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No more Jedi nights or Halcyon days
Disney’s Star Wars: Galactic Starcruiser to close
When reports started trickling in that demand was waning and bookings were soft for Disney World’s Star Wars: Galactic Starcruiser, I thought to myself, “I have a very bad feeling about this.” Sure enough, the theme park resort announced that the pricey, deeply immersive, role-playing experience will take its final excursion in late September.
While the news is not totally unexpected, it is nonetheless surprising. It’s a rare, major misstep for the corporate behemoth.
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The tricked-out hotel opened a little more than a year ago to great fanfare. I was fortunate to have booked passage and found the three-day, two-night experience, which has elements of an interplanetary cruise ship, immersive theater, and a live-action, role-playing game, mighty impressive. Sure, guests are treated to sumptuous meals and engaging entertainment steeped in the Star Wars canon. But it is so much more than that.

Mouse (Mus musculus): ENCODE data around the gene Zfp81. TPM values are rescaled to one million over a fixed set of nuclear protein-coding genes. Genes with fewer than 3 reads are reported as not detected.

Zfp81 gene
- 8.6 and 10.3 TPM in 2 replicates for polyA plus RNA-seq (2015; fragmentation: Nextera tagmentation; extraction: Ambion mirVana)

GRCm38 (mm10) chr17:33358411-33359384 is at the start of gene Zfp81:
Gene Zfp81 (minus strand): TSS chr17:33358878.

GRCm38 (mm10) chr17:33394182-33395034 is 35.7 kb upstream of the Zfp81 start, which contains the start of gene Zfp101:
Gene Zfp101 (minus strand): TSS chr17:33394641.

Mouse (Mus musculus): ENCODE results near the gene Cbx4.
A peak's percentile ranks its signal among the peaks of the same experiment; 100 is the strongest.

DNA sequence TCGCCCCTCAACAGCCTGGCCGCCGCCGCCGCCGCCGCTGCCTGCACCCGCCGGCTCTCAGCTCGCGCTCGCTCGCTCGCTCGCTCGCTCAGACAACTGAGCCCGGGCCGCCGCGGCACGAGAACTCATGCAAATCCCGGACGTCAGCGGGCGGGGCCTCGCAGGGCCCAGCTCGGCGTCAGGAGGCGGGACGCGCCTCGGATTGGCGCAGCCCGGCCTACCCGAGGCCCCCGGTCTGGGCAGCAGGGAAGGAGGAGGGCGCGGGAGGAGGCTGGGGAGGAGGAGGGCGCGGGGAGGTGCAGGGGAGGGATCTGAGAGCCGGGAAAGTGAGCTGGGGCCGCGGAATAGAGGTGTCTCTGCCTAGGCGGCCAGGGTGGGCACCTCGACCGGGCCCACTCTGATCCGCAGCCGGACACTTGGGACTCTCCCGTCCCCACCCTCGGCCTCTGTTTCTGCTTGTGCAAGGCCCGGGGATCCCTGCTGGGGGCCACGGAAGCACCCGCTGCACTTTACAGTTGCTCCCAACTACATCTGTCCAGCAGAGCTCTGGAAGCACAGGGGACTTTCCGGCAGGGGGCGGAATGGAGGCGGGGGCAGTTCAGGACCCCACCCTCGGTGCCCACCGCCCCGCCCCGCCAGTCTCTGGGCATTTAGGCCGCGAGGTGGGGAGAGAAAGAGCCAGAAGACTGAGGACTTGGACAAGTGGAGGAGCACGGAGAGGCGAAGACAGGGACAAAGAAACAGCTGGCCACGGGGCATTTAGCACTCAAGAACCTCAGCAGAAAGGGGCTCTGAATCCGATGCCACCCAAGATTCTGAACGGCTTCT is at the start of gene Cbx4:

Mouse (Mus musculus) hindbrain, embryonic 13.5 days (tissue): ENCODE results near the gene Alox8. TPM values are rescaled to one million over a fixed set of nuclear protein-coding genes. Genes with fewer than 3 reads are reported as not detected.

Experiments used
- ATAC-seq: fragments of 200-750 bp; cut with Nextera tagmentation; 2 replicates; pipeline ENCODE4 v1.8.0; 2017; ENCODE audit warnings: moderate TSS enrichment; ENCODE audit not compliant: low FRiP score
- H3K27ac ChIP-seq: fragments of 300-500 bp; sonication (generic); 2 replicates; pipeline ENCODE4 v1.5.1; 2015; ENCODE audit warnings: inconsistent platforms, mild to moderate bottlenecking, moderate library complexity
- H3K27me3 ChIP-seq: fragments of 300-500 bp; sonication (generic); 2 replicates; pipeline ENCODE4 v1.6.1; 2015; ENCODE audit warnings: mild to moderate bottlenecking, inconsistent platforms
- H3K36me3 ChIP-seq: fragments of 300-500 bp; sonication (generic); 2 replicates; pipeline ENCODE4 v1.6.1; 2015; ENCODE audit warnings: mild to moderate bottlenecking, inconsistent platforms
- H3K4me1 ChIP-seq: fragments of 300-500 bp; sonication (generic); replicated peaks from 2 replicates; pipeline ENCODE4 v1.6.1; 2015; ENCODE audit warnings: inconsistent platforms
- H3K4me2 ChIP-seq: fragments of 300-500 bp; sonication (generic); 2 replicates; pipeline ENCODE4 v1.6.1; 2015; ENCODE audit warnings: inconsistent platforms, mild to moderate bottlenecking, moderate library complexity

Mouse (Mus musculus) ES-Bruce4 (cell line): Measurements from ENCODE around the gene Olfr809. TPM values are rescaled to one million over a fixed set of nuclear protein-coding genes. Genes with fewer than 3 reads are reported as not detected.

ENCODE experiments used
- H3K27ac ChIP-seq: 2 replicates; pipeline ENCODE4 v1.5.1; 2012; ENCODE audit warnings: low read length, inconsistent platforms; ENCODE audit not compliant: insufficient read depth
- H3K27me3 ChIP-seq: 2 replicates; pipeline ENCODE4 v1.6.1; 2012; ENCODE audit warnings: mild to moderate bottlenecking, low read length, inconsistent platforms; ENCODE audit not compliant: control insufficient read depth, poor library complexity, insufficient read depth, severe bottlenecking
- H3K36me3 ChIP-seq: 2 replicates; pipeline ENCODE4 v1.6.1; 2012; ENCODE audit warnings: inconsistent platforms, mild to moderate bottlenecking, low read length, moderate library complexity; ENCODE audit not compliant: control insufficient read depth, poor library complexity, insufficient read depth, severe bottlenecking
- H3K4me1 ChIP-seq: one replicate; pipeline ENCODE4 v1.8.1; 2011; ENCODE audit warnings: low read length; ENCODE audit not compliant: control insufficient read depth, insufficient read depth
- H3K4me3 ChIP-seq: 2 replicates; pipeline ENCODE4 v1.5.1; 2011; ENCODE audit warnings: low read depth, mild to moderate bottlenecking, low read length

Passengers aboard the Halcyon starcrusier are purportedly taking a pleasant, galactic vacation, but quickly find themselves enmeshed in a covert showdown between the Resistance and the nefarious First Order. They can establish alliances, learn how to operate the ship’s navigation and defense systems, explore the engine room, receive lightsaber training, and otherwise become a star in a real-life(ish) Star Wars saga. The experience is tightly integrated with a visit to the planet Batuu, aka Star Wars: Galaxy’s Edge at Disney’s Hollywood Studios. Piloting the Millennium Falcon and being imprisoned on a Star Destroyer at Rise of the Resistance take on extra import, as guests’ actions there have consequences when they return to the Halcyon. It is an epic experience that features an especially wonderful group of cast members who inhabit the characters’ roles with panache.
So, what went wrong? Much has been made about the prohibitive cost of the Galactic Starcruiser. A family of four has to cough up about $6,000, or $750 per person, per night for a room. That’s not chump change. It would seem the subset of folks who have both the financial means and a love of the Star Wars universe so abiding that they would commit to the intense experience couldn’t be all that large. Then again, the hotel only has 100 rooms and accommodates a mere 350 guests for each cruise. One would think that Disney must have done its due diligence and crunched the numbers. Could the number-crunchers have made a colossal error?
If it’s a case of supply and demand, couldn’t the company tweak the experience to make it more affordable (thereby increasing demand)? Perhaps, but with so few rooms, it’s likely there isn’t a way to bring the price down and generate enough revenue to make it feasible.
Parsing the statement that Disney released about the closure may provide more clues about why it is pulling the plug.